We use the language of emotional states all the time. “Angry China” or “Remorseful Germany” and so on—we frequently describe states as outraged, frustrated, remorseful, even sympathetic. One could try to write this off as some form of sloppy anthropomorphization of states, but still, why is it so common? We see it in headlines, in the speech of policymakers, even in the discussions of academics who should in theory know better. What is more, this language actually seems to capture something about how states act and react on the international stage. But how could this be? States are not people, they are institutional actors. Pondering this question launched the project that eventually became my book, Emotional Diplomacy: Official Emotion on the International Stage.
I initially thought the answer must be that foreign policy is shaped by the collective emotional responses of people within states. My logic was as follows: people who share similar national identities should also share the same emotional reaction when something befalls their state. This shared emotion would then influence foreign policy, resulting in state-level emotional behaviour on the international stage. And voilà, one had an emotional state. I even had a snappy neologism to describe this—”the emotionalization of state behaviour.”
What I rapidly discovered when researching actual state behavior, however, was a much, much messier reality. Emotions do influence foreign policy, but the process is far from straightforward. Emotions mix, mingle, and compete with numerous other factors and considerations in any given foreign policy decision-making process, frequently leading to outcomes that in themselves do not appear particularly emotional. Moreover, the emotions of those involved are usually quite diverse and variable. Not only do emotions vary widely across policymakers and members of their constituencies, the emotions within individuals also can shift quickly. It was often difficult to pinpoint one specific, commonly shared emotional reaction that had an impact on state behavior. And on top of all this, I ironically found it quite common for the strongest emotions officials exhibited during foreign policy-making processes to be directed not at external events or actors, but rather one another. The hypothesis that there existed common, uniform emotional responses that bubbled up to “emotionalize” state behavior appeared unsustainable.
At the same time, I also encountered evidence of intentional policies by state actors—leaders, officials, diplomats, and others—to display a particular emotional stance or demeanor in their official interactions with other states. The appearance of states acting emotional was therefore not an illusion; but far from being a reflection of collective emotional responses, it was a deliberate policy choice. And yet this only raised a further question: namely, why would state actors intentionally seek to project the image of particular emotions with their words and deeds?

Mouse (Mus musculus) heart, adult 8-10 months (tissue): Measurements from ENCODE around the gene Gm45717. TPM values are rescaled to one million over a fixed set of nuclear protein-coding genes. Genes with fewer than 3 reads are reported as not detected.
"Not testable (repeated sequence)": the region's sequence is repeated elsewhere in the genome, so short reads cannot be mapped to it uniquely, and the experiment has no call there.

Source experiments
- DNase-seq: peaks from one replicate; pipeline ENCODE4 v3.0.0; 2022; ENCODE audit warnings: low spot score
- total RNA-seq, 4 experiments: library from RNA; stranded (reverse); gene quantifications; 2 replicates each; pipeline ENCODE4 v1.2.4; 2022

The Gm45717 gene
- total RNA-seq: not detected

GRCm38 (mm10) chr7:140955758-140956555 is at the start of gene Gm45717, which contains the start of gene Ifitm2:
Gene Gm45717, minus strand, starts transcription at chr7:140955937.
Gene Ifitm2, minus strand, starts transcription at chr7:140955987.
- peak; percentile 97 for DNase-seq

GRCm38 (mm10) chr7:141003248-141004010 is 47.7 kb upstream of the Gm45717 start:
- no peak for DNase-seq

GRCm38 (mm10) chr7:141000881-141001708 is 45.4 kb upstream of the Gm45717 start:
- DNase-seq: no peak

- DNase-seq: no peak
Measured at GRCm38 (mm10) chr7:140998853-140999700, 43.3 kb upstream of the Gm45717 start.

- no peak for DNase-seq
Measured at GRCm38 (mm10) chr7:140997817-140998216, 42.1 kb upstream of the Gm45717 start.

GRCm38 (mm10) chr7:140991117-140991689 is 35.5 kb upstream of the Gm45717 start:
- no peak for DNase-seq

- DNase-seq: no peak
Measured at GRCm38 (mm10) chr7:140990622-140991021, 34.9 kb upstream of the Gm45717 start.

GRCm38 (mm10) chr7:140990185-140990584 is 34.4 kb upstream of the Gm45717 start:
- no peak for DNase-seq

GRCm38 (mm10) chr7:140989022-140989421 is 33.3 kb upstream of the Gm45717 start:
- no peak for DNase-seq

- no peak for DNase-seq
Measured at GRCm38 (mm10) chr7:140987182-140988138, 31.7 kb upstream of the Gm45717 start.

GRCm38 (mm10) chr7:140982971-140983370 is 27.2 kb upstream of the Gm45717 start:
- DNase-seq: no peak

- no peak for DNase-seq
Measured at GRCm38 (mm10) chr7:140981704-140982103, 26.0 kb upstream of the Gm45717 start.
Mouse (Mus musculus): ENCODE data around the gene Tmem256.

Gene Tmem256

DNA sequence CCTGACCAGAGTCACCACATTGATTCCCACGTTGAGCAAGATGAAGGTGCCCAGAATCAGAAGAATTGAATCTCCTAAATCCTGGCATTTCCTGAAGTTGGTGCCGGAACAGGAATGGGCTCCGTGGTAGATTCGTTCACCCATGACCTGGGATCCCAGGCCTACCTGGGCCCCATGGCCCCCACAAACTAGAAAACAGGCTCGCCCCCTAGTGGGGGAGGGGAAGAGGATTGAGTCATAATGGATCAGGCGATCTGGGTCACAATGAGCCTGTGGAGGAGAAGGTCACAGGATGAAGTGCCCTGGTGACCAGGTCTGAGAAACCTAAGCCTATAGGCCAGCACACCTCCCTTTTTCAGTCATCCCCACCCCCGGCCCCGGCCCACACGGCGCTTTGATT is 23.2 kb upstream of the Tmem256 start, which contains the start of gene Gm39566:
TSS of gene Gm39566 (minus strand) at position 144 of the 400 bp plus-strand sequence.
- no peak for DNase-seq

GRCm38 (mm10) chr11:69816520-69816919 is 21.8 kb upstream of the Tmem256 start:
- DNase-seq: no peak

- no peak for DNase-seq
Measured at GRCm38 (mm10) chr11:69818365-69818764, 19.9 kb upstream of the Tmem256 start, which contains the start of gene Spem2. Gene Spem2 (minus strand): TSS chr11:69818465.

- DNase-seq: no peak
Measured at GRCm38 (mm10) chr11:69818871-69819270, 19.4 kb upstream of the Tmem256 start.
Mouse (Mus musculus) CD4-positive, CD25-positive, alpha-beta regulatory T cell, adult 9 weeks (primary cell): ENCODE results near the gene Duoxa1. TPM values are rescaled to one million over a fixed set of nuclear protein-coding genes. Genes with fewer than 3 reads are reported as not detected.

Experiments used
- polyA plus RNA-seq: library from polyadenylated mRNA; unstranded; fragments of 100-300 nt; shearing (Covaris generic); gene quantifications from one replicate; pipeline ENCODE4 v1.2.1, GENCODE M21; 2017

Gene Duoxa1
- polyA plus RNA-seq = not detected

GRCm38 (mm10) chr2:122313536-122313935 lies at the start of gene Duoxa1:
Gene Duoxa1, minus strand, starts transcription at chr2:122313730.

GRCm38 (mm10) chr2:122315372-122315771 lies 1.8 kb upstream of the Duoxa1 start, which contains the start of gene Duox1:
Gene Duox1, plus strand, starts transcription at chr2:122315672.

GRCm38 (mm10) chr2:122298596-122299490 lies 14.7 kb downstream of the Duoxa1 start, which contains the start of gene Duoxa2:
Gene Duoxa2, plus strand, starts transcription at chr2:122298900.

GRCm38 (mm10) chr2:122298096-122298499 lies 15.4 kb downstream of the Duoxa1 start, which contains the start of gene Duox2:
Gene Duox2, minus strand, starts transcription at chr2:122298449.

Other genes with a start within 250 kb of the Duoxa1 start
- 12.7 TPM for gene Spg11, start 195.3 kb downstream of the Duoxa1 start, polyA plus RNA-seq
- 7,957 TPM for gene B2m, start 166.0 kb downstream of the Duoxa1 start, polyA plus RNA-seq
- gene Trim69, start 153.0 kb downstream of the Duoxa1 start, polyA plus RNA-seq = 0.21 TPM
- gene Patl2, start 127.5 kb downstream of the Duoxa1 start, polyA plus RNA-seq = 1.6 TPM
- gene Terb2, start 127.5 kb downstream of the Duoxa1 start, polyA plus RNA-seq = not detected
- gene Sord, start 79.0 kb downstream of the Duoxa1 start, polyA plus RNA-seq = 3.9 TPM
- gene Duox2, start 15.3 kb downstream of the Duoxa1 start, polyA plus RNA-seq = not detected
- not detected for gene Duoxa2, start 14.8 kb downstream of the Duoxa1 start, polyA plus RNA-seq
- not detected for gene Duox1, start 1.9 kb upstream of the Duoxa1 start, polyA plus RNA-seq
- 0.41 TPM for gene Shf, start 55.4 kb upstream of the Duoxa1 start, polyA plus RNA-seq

When we typically think of statecraft in international relations, we think of state actors applying coercive pressure, bargaining, bribing, or cynically appealing to common interests. Such are the traditionally theorized tools of diplomacy, and approaches that focus on these tools play an important role in helping us understand international politics. These tools, however, have their limits.
Let me give an example: if I have done wrong in the past, I cannot convince you that I have seen the error of my ways by threatening or bribing you. So what can I do? One option is to display emotional behavior, to seek to change your views by showing remorse. And this is what I found to be happening between states.
Consider relations between Germany and Israel. Today, Germany ranks for Israelis as the most popular state in Europe, and more than two-thirds of Israelis hold a positive opinion of Germany. Such a state of affairs would have been unthinkable when Israel came into existence and when animosity towards Germany was so strong that Israel marked its passports as valid for travel in all lands except Germany. In the early fifties, however, West Germany introduced a policy of officially displaying remorse towards Israel. This not only involved statements of regret and moral responsibility, it also generated a massive compensation agreement—the Luxembourg Agreement—which paved the way for the improvement of relations and their eventual normalization in 1965.
In short, West Germany appropriated a specific emotional response—remorse—for political purposes. And West Germany is far from alone when it comes to deploying emotional displays for political ends. In my book, for example, I also present instances of Chinese officials strategically showing anger to communicate red lines vis-à-vis Taiwan and Russian officials displaying sympathy in order to improve relations with other states.
All this is to say that apart from employing the standard forms of statecraft—bribing, coercing, and the like—state actors also engage in emotional diplomacy. That is, they coordinate state-level behavior in order to officially and explicitly project the image of a particular emotional response on the international stage. In general, the purpose of this is to achieve political goals that cannot be realized via traditional means. The result is that states can appear to be acting emotional.
So, to answer the original question, no, a state cannot have an emotion. But it can certainly behave as if it did.
Cover Image: "My God, help me to survive this deadly love" (1990), a graffiti painting on the Berlin Wall, by Dmitri Vrubel, depicting Leonid Brezhnev (Soviet Union) and Erich Honecker (German Democratic Republic) in their famous "fraternal embrace" in 1979. Image source: bp blogpost.